The rubella vaccine is usually given as a combined measles-mumps-rubella inoculation, which contains the safest and most effective form of each vaccine. Doctors recommend that children receive the MMR vaccine between 12 and 15 months of age, and again between 4 and 6 years of age — before entering school. It's particularly important that girls receive the vaccine to prevent rubella during future pregnancies.
Usually babies are protected from rubella for six to eight months after birth because of the immunity passed on from their mothers. If a child requires protection from rubella before 12 months of age — for example, for certain foreign travel — the vaccine can be given as early as 6 months of age. But children who are vaccinated early still need to be vaccinated at the recommended ages later.
Do you need the MMR vaccine?
You don't need a vaccine if you:
- Had two doses of the MMR vaccine after 12 months of age
- Have blood tests that indicate you're immune to measles, mumps and rubella
- Are a man who was born before 1957
- Are a woman who was born before 1957, you already had the rubella vaccine or you have a positive rubella immunity test
You should get a vaccine if you don't fit the criteria listed above and you:
- Are a nonpregnant woman of childbearing age
- Attend college, trade school or postsecondary school
- Work in a hospital, medical facility, child care center or school
- Plan to travel overseas or take a cruise
The vaccine is not recommended for:
- Pregnant women or women who plan to get pregnant within the next four weeks
- People who have had a life-threatening allergic reaction to gelatin, the antibiotic neomycin or a previous dose of MMR vaccine
If you have cancer, a blood disorder or another disease, or take medication that affects your immune system, talk to your doctor before getting an MMR vaccine.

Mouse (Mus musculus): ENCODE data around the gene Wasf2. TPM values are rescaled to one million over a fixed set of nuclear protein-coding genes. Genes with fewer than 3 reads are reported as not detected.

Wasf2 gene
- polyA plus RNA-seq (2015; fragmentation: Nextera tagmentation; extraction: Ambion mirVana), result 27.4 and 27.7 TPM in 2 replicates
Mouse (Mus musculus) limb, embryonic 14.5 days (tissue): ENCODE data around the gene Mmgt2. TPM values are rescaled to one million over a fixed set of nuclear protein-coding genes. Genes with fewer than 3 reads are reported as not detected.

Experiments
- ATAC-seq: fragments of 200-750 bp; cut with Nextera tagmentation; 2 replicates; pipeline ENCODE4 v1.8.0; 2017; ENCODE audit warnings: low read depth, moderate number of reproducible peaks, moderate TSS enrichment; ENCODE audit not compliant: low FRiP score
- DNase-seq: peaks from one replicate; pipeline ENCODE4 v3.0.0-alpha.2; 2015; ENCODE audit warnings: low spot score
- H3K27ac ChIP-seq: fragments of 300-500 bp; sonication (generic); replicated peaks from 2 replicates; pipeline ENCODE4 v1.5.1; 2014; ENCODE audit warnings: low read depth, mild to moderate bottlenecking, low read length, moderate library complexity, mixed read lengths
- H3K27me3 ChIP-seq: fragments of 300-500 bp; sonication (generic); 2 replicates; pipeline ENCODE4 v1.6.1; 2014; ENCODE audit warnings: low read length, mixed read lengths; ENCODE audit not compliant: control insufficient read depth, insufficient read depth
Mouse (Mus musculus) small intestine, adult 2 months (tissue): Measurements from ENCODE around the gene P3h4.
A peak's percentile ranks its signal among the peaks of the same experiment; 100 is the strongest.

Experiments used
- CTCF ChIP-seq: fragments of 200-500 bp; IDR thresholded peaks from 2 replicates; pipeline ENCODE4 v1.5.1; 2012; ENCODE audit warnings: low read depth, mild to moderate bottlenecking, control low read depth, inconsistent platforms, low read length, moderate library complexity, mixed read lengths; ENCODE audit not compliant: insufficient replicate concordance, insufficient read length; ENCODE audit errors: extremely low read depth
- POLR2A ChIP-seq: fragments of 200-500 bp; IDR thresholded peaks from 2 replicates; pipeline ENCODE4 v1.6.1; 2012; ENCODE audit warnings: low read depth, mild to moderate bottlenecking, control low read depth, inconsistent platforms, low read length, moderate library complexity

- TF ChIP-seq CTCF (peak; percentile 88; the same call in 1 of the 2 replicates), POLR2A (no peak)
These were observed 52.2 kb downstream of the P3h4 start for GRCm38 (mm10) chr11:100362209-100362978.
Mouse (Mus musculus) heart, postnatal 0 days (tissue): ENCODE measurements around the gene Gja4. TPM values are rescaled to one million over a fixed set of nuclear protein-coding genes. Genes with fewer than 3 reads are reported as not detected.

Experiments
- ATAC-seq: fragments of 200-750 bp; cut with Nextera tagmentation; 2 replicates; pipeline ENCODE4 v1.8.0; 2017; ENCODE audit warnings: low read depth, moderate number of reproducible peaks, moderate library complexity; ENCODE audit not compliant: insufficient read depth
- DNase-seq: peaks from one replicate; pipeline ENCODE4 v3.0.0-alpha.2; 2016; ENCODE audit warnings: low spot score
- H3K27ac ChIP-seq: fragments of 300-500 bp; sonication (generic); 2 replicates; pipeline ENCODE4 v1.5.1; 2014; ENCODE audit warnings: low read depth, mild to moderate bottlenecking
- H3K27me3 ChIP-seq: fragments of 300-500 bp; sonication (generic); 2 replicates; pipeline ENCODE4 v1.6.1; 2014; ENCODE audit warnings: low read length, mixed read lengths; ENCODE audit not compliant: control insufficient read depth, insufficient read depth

Side effects of the vaccine
Most people experience no side effects from the vaccine. About 15 percent of people develop a fever between seven and 12 days after the vaccination, and about 5 percent of people develop a mild rash. Some teens and adult women experience temporary joint pain or stiffness after receiving the vaccine. Fewer than one out of a million doses causes a serious allergic reaction.
In recent years, as the number of children diagnosed with autism has risen — without a clear explanation — widespread concerns have been raised about a possible link between the MMR vaccine and autism. However, extensive reports from the American Academy of Pediatrics, the Institute of Medicine and the CDC conclude that there is no scientifically proven link between the MMR vaccine and autism. In addition, there is no scientific benefit to separating the vaccines.
These organizations note that autism is often identified in toddlers between the ages of 18 and 30 months, which happens to be about the time children are given their first MMR vaccine. But this coincidence in timing shouldn't be mistaken for a cause-and-effect relationship.
March 20, 2015
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- Measles, mumps and rubella (MMR) vaccine safety studies. Centers for Disease Control and Prevention. http://www.cdc.gov/vaccinesafety/Vaccines/MMR/MMR.html. Accessed Feb. 23, 2015.
- Possible side effects from vaccines. Centers for Disease Control and Prevention. http://www.cdc.gov/vaccines/vac-gen/side-effects.htm. Accessed Feb. 23, 2015.
- Rousch SW, et al. Rubella. In: Manual for the surveillance of vaccine-preventable diseases. Atlanta, GA: Centers for Disease Control and Prevention; 2008. http://www.cdc.gov/vaccines/pubs/surv-manual/chpt14-rubella.html. Accessed Feb. 23, 2015.
- Rousch SW, et al. Congenital rubella syndrome. In: Manual for the Surveillance of Vaccine-Preventable Diseases. Atlanta, GA: Centers for Disease Control and Prevention; 2008. http://www.cdc.gov/vaccines/pubs/surv-manual/chpt15-crs.html. Accessed Feb. 23, 2015.
- Rubella (German measles, three-day measles). Centers for Disease Control and Prevention. http://www.cdc.gov/rubella/about/index.html. Accessed Feb. 23, 2015.
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